Enterprise-Wide AI Collaboration: On-boarding AI the Right Way
The impact of AI becomes evident in an organization as existing processes get re-written and automation capabilities are deployed. But without clarity about how AI will support business goals, a lot of money and goodwill could be wasted. Stakeholder involvement is essential, as is overall team organizational support. How can companies best work to integrate AI both top-down and bottom-up? How can using approaches like Lean help keep humans in the automation process?
As with any other major initiative, IT leaders should keep in mind that the introduction of AI capabilities requires the involvement of all stakeholder teams. AI is not an “IT project,” and both the opportunities and the challenges cover a wide range of teams and organizational capabilities.
AI can quickly produce tangible benefits to some low-hanging IT fruit, but even these need to be described, assessed and prioritized based on business requirements. This advice might sound self-evident, yet it’s surprising how often it is ignored, leading to wasted time and money, and damaging the corporate IT team’s reputation.
To avoid this mistake, executives need to figure out how to present AI as a cost-savings to their stakeholders and evaluate how an AI initiative will impact the organization as a whole.
Calming Fears: Getting Employee Buy-In
Implementing AI can affect an organization from both the top down and the bottom up. Employees may question the security of their job role when they hear AI will be implemented. The plentitude of doomsday headlines – let alone movie plots – about computers taking away huge numbers of jobs don’t help.
Though ultimately unrealistic, these concerns can’t be ignored. Employees are human beings, and human beings need to feel secure in their ability to provide for themselves and their families. Executives need to ensure employees that AI can aid with automation and help reduce and streamline human workloads rather than eliminate the human element. AI is being implemented to help, not to overtake.
Organizations need to evaluate the time employees spend on manual efforts. This will enable them to determine where costs can be saved by automation and where AI would help both the employee and the organization. Here again, this is planning that speaks to the business value of and business need for AI that will gain the support of all stakeholders.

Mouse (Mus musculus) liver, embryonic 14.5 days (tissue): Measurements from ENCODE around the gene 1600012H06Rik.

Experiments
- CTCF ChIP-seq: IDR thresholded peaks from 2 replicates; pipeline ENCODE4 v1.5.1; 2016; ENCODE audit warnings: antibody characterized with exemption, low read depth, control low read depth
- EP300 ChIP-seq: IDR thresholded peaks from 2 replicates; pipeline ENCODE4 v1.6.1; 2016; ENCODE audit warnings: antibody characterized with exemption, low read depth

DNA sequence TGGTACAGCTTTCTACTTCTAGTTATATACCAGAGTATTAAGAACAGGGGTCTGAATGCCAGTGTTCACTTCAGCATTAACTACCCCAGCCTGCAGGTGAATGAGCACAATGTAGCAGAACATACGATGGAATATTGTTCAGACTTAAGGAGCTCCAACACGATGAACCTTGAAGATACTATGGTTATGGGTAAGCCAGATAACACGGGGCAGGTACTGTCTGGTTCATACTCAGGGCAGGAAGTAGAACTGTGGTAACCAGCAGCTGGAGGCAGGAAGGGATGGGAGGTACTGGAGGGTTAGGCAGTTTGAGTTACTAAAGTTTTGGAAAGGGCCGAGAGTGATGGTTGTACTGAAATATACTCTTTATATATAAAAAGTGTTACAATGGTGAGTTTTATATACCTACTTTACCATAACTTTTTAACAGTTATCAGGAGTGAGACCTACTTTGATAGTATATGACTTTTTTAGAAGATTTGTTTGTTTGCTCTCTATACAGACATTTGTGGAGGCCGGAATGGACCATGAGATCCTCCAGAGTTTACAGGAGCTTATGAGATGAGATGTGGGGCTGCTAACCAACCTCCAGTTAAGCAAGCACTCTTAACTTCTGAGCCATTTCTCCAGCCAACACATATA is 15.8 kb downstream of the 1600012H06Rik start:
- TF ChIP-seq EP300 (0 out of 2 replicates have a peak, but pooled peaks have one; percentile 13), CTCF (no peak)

Before a process can be automated, organizations need to know how it works now, what the potential effect of failure is and how to mitigate that impact. Automating a sequence of steps is not the difficult part – it’s much trickier to identify potential risks and demonstrably improve the system’s resilience to minimize the effects of potential disruptions.
Once the AI solution has been implemented, employees need to be clear about their new job roles. Oftentimes organizations implement an AI solution and just “set it and forget it.” But this is a recipe for potential disaster, as no one operates optimally in the midst of uncertainty. Employees need to be properly trained on how to interact and work with the solution to get the best possible use.
Much of Agile, DevOps and modern ITSM relies on a Lean concept called Jidoka, or autonomation, defined as “automation with human intelligence” or “automation with a human touch.” It takes advantage of automation capabilities in technology but does not seek to remove humans from the system.
Not all steps in a process need to be fully automated, organizations shouldn’t underestimate the value of humans but instead focus on increased value.
Teamwork Pays Off
Incorporating AI into the enterprise is truly a group effort. From the bottom up and from the top down, everyone who will be affected by the introduction of an AI solution needs to be on board. Because only certain steps of a process need to be automated, enterprises should focus on how to best incorporate the technology into the hands of trusted employees. Just like expensive technology, our employees are a company investment and should be treated as such, receiving all the information and training they need to feel valued and secure in their roles.
Akhil Sahai, Ph.D., is chief product officer, Symphony SummitAI.